US President Joe Biden and senior Republican Kevin McCarthy will spend this week attempting to convince Capitol Hill legislators to pass a deal to raise the US debt ceiling, which was agreed by the two men over the weekend.
One investor hailed the deal as “great news,” minimising the chance of the US government defaulting, but Congress is still to have its say amidst complaints from some Democrats that the President has given up too many concessions.
“It takes a threat of catastrophic default off the table, protects our hard earned and historic economic recovery,” Biden said of the deal.
American stock markets were closed yesterday for Memorial Day, but Wall Street futures rose and the price of short-term credit default swaps fell.
City economists will be closely watching reports this week into the state of the US job market, with concerns that the market “seems to be running hot,” in the words of AJ Bell analysts.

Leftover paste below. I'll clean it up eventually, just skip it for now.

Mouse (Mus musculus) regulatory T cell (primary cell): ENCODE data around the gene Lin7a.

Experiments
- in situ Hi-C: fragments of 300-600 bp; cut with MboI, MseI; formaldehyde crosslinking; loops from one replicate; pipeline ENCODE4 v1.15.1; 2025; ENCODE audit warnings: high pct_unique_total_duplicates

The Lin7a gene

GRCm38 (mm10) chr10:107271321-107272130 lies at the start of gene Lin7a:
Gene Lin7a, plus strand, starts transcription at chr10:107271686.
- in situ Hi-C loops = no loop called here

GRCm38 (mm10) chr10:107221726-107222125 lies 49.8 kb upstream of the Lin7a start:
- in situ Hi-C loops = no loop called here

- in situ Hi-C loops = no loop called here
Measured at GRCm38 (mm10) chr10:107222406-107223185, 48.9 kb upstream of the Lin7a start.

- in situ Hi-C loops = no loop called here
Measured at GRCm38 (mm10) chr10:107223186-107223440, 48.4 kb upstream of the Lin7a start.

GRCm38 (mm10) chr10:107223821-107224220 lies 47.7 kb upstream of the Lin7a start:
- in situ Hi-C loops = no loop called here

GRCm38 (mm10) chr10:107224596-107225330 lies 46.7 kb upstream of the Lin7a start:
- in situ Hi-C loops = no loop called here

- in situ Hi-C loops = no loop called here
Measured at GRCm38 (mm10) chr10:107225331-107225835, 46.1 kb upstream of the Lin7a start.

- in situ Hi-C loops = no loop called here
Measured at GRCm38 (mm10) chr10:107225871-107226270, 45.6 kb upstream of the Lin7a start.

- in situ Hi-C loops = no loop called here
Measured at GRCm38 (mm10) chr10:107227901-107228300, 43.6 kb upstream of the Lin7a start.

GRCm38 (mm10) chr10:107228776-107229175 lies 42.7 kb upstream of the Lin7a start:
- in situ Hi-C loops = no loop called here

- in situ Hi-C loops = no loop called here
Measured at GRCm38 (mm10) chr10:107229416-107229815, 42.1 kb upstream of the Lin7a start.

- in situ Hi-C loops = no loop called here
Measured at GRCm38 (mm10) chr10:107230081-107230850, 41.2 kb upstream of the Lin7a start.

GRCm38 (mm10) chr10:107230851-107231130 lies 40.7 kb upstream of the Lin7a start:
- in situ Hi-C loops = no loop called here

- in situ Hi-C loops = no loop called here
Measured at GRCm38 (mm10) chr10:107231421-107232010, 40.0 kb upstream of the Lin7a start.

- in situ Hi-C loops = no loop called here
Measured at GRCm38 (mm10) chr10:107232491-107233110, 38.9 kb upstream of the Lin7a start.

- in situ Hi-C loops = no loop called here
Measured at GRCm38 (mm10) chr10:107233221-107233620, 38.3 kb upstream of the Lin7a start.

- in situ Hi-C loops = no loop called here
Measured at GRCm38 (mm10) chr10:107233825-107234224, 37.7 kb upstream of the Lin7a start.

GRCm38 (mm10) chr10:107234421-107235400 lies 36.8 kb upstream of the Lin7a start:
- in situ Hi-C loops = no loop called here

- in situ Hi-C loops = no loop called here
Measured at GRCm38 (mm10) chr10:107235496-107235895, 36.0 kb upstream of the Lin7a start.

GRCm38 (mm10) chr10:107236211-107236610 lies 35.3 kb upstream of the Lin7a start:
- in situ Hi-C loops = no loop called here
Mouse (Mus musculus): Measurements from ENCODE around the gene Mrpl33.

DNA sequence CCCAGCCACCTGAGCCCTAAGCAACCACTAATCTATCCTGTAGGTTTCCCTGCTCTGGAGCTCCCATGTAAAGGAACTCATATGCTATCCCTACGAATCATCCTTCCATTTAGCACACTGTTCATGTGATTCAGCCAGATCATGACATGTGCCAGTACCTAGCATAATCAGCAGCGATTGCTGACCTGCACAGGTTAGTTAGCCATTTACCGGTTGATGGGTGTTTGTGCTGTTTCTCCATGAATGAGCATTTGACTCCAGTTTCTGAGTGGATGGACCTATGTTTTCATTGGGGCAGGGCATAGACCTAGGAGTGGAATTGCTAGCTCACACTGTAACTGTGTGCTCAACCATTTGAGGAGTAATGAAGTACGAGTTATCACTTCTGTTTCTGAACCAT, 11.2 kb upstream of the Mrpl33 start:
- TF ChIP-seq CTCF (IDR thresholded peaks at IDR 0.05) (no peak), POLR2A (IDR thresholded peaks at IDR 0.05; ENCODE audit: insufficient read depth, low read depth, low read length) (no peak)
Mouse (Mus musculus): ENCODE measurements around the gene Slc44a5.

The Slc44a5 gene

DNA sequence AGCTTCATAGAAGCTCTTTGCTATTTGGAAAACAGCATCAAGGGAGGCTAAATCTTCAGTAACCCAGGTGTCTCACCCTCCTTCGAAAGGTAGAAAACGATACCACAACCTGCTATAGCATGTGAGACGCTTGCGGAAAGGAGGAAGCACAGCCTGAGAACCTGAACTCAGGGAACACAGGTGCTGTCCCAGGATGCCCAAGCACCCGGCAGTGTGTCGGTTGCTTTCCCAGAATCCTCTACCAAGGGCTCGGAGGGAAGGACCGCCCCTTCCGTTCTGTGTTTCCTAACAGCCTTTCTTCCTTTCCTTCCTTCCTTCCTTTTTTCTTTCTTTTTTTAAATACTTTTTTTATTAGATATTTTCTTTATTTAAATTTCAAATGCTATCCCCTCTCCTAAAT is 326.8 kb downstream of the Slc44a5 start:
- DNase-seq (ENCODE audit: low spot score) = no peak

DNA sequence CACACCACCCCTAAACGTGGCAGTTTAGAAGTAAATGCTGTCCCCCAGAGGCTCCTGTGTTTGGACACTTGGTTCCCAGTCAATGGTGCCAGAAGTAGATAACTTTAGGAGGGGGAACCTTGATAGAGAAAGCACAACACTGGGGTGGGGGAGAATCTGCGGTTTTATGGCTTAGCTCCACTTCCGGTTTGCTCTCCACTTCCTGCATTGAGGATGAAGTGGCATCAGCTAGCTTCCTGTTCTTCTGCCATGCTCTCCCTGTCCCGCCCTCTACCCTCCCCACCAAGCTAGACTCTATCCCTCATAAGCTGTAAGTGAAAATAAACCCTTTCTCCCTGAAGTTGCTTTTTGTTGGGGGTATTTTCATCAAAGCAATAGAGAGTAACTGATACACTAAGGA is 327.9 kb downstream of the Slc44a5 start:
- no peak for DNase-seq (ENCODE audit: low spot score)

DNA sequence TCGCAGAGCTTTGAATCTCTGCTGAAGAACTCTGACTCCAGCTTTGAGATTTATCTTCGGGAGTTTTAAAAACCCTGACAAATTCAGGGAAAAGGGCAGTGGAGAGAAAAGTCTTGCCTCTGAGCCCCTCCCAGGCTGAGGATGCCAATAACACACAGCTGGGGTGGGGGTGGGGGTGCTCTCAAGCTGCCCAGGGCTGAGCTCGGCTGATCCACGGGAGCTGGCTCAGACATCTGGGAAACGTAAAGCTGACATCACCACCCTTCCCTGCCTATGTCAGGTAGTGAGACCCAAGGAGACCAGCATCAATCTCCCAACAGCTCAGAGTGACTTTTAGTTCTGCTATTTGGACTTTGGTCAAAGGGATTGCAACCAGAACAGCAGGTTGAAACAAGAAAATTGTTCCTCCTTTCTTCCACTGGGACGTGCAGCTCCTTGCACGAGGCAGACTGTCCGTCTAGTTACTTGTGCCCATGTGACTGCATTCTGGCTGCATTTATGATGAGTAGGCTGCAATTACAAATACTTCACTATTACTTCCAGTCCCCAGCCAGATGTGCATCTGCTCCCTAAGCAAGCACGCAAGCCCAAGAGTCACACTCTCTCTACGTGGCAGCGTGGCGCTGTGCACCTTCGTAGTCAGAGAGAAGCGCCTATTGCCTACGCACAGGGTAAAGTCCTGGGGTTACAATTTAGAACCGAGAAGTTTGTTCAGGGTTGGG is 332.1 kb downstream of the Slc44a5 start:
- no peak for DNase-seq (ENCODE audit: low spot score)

Some analysts had suggested the US Federal Reserve had reached the top of its rate-rise cycle, at 5 to 5.25 per cent, but if the job market continues to heat up it is expected the Fed will increase rates to prevent a wage price spiral and the risk of stickier-than-anticipated inflation.
“While the White House’s debt ceiling agreement is great news, the US government still has a cash flow problem and time is of the essence to finalise the agreements,” said Bob Stark, global head of market strategy at treasury and financial management firm Kyriba, to Reuters.
“The debt ceiling agreement is only the first step in saving the government from the brink of illiquidity,” they added.